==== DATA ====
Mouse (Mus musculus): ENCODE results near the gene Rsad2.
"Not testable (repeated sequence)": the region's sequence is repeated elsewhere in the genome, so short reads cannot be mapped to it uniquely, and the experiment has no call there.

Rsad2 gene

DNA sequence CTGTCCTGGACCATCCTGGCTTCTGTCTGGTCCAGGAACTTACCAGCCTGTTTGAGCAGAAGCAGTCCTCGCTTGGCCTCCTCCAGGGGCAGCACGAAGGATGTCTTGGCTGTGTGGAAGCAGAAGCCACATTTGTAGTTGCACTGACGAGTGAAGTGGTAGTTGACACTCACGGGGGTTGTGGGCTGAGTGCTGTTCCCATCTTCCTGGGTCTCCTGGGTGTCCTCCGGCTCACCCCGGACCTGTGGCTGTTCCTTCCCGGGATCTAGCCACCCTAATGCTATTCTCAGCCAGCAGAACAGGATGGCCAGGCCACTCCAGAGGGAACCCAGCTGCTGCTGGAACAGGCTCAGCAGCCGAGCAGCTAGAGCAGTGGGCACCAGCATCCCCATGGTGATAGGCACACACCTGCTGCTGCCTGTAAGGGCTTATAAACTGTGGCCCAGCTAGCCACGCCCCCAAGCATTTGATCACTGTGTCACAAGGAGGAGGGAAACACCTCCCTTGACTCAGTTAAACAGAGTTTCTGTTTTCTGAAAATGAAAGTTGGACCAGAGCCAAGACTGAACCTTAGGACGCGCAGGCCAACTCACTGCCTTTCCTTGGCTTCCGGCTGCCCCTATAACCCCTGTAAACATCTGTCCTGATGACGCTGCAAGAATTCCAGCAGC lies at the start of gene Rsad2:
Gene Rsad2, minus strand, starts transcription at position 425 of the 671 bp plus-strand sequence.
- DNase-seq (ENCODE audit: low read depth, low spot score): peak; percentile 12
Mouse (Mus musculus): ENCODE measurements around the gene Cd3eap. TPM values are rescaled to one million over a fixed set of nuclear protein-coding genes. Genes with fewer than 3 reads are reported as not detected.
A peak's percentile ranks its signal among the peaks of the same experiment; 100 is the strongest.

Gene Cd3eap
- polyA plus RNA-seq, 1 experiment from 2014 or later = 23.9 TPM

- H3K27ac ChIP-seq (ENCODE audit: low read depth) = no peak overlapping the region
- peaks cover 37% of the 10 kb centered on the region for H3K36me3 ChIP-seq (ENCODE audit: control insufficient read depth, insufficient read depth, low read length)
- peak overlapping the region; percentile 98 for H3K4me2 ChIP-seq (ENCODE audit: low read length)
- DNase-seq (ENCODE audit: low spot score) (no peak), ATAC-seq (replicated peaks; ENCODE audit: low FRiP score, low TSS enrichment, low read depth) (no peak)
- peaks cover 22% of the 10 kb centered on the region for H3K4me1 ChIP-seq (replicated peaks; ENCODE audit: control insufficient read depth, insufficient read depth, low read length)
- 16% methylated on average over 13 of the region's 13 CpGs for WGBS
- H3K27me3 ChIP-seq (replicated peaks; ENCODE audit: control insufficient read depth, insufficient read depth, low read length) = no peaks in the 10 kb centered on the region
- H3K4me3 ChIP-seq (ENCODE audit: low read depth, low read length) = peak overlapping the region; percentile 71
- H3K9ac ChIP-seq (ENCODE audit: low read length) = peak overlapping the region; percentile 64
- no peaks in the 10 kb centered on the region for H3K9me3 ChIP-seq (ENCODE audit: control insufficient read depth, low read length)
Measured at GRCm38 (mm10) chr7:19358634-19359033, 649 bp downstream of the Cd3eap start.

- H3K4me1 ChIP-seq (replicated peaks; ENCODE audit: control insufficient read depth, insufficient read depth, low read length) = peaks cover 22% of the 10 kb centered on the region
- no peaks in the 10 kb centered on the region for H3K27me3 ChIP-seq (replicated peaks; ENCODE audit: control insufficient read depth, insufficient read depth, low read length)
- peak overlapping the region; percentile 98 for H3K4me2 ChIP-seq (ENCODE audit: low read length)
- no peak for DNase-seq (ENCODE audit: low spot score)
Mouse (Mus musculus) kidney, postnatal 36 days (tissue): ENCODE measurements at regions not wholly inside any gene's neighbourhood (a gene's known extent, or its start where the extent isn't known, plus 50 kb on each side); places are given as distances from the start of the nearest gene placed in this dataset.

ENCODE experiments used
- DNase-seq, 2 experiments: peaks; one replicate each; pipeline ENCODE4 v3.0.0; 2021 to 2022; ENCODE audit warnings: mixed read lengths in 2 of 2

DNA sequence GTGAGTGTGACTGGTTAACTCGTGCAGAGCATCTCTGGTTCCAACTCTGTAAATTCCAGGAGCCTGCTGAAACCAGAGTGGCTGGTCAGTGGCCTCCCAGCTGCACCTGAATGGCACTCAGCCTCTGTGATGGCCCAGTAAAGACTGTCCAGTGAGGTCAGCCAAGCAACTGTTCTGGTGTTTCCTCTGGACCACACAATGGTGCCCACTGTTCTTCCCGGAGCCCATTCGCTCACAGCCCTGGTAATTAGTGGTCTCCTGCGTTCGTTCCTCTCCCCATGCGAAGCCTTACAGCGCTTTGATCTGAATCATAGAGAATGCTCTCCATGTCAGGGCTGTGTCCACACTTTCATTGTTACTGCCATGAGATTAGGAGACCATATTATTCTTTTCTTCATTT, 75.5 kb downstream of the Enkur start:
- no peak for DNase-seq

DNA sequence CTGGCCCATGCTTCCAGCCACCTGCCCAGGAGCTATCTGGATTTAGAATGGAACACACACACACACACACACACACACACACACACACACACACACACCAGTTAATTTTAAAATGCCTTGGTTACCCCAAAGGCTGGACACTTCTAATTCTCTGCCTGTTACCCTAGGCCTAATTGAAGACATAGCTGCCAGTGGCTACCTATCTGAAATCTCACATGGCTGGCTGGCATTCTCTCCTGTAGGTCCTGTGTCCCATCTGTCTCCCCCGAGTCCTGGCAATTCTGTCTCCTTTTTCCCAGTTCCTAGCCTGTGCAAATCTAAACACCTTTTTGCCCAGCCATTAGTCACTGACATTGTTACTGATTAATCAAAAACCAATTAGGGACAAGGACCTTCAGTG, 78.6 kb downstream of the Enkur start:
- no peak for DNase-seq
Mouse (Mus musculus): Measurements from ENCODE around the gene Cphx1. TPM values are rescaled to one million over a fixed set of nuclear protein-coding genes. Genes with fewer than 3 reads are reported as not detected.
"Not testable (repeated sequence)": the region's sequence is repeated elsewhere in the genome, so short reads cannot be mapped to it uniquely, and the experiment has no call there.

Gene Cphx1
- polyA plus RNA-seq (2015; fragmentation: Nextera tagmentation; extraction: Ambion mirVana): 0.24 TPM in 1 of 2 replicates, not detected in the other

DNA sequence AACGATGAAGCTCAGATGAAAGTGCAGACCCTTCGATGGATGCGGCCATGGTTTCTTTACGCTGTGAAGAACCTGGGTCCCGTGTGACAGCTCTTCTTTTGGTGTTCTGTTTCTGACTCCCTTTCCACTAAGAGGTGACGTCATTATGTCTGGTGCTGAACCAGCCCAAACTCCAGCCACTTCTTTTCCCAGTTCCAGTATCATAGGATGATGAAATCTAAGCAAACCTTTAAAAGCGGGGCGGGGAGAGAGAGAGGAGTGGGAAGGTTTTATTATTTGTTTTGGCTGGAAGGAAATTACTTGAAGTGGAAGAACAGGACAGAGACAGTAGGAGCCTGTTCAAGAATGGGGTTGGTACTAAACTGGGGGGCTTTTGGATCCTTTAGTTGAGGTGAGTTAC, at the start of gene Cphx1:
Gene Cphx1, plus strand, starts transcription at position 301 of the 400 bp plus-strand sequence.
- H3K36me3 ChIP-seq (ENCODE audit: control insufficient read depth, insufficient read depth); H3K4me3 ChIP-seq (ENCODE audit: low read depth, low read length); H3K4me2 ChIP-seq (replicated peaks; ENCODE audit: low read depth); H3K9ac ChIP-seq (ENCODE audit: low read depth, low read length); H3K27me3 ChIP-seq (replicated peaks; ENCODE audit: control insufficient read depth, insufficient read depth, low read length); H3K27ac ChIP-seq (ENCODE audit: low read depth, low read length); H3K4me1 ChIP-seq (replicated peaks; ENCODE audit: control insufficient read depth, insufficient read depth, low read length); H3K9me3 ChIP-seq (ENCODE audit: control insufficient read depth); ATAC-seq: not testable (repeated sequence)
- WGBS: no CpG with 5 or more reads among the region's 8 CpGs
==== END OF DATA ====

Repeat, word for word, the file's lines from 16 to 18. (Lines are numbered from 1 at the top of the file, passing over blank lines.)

- 16% methylated on average over 13 of the region's 13 CpGs for WGBS
- H3K27me3 ChIP-seq (replicated peaks; ENCODE audit: control insufficient read depth, insufficient read depth, low read length) = no peaks in the 10 kb centered on the region
- H3K4me3 ChIP-seq (ENCODE audit: low read depth, low read length) = peak overlapping the region; percentile 71